@ 06:36 am (GMT)
I came across Bergara Rifles at a local gun shop a while ago and began a little research on them. I have had a heck of a hard time finding any useful information on them, aside from the usual paid reviews of the gun rags.
To me, while theyre not exactly cheap, they do appear to be a well-designed and straightforwards tool, I dont see much in the way of funky marketing or hype. The caliber selections are quite limited but extremely useful, offering a few basic hack cartridges like .308 and .270, along with the classic 7mm and .30 cal magnums by Remington and Winchester.
So, at first glance, they look to me like a nice basic tool with some good design elements. A B-14 in .270, set up with a good 150 grain bullet like a Hot-Cor, Partition, or annealed SST, would probably be great as a general hack rifle for ordinary hunting ranges of under 300 yards.
BUT, like I said, I have managed to find very little information on actual rifle performance relative to the more common ones like the M700 or a Howa 1500.
Do any of you guys know whats what with these Bergara Rifles?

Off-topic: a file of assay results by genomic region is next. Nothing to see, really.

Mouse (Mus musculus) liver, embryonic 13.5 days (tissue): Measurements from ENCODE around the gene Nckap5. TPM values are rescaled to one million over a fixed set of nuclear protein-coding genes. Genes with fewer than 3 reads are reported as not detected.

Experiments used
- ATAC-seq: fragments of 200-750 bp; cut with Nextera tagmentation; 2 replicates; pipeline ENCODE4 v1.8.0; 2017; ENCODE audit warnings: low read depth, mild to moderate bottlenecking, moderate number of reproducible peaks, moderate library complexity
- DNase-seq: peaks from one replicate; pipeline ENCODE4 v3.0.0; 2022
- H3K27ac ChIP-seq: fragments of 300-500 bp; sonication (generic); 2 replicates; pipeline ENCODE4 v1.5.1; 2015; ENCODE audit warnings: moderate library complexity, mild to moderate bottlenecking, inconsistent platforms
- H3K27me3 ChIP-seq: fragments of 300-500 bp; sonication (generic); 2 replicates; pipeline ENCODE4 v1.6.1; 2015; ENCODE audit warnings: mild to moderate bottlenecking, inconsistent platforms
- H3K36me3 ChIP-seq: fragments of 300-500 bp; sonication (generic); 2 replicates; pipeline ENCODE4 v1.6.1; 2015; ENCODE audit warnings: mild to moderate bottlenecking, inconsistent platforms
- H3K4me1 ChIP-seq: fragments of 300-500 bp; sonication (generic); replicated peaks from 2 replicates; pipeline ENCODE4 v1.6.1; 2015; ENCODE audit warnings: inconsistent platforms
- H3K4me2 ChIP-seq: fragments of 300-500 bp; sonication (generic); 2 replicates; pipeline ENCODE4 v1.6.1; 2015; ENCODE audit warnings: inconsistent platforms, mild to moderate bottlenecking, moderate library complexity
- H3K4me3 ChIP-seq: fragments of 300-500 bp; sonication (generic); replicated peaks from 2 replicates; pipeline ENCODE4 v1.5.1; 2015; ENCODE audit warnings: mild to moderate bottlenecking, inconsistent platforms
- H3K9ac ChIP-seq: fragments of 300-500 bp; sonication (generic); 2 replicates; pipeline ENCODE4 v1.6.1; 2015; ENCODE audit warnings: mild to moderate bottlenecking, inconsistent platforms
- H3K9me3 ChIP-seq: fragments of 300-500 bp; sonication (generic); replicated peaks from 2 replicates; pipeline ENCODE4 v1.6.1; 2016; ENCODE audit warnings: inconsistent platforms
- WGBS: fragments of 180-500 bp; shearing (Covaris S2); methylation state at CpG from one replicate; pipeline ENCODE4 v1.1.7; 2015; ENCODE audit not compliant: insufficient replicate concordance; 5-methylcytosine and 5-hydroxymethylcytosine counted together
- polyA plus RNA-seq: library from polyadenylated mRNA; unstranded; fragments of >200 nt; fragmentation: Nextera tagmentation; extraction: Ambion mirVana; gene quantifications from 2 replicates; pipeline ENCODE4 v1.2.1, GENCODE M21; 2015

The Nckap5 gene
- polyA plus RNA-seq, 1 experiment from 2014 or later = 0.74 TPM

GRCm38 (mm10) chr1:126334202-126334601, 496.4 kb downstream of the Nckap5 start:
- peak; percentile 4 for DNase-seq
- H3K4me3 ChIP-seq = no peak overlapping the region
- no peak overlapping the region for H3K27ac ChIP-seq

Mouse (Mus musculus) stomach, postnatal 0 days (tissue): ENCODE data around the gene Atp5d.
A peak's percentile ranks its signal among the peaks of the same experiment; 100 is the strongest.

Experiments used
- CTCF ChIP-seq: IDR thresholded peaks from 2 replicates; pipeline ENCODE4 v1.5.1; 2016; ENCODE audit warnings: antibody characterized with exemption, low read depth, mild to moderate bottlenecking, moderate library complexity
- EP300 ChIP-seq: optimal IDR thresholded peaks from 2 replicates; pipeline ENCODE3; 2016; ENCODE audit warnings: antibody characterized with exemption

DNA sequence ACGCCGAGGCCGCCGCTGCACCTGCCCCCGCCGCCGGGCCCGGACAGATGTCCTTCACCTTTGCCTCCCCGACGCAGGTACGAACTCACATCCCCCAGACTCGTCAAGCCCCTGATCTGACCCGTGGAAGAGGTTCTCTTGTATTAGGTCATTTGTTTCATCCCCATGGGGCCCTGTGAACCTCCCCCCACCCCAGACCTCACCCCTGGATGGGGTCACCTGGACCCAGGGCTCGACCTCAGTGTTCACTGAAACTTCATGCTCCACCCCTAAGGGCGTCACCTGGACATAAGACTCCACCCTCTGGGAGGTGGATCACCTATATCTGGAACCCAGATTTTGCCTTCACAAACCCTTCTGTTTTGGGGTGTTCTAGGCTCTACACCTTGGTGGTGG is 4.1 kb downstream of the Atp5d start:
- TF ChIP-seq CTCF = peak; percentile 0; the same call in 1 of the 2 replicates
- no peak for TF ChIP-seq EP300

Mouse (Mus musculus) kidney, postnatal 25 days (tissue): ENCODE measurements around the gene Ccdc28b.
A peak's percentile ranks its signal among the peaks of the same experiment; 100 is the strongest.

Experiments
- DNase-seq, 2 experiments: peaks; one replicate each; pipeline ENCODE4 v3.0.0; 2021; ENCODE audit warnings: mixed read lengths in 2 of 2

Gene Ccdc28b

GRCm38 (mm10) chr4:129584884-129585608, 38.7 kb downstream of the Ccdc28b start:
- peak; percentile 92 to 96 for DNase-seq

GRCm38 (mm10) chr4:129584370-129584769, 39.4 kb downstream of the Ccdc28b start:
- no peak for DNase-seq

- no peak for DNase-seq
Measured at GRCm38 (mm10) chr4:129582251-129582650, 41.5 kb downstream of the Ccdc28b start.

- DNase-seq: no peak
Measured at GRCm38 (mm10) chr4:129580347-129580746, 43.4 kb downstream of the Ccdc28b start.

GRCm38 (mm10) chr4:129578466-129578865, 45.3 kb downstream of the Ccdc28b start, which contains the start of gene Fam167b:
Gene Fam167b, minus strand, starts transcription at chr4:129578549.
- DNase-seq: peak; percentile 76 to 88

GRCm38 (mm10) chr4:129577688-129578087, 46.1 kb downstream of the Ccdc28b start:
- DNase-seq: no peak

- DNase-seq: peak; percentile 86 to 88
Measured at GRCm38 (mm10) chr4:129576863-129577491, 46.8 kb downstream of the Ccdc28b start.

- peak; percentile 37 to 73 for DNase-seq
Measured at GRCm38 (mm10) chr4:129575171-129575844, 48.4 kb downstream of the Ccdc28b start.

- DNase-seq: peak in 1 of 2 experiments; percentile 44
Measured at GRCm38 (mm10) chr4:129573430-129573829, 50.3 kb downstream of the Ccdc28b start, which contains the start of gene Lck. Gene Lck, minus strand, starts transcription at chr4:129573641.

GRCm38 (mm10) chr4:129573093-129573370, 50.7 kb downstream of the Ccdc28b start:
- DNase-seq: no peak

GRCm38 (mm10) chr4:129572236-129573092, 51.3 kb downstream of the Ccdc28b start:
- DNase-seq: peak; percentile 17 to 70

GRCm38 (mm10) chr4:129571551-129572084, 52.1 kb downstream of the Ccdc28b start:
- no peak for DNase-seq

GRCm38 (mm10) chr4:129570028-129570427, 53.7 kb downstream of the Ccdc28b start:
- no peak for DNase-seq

@ 07:27 pm (GMT)
Re: Bergara B-14 Rifleshi Ryan
ill try share what i know will try be accurate as possible but like you say there's not massive amount of info
first off there's two bergara's
bergara eu (spain) which is the main company
bergara north america that makes the rifle actions but fits the spainish made barrels.
you might be familiar with the north american single shots CVA which is bergara.
the workmanship is well done on the ones i have seen,
the hmr model specially in 6.5 creedmoor has a pretty big following
the actions are basic remington design but with couple changes
one being side bolt release like you see in lot of the custom actions
other being they recessed the sandwich style recoil lug into the receiver and use slot in the bottom that it sticks out.
they are meant to fit all the remington stocks, scope mounts etc
few things to be aware off the 300 win mag and rem mag is 24" barrel
the spainish 308 win is 1-12 twist the usa is 1-10
they don't offer barrel profile over no5
they do offer 8x57, 9.3x62 and 375 h&h
mags lengths from what i can workout is 90-92mm some are internal some are detachable
if your after more traditional rifle the woodmans in 270 and 30.06 would really be hard to beat.
i was talking to the nz agent and they are pushing for a stainless model for nz so hopefully we'll see that soon.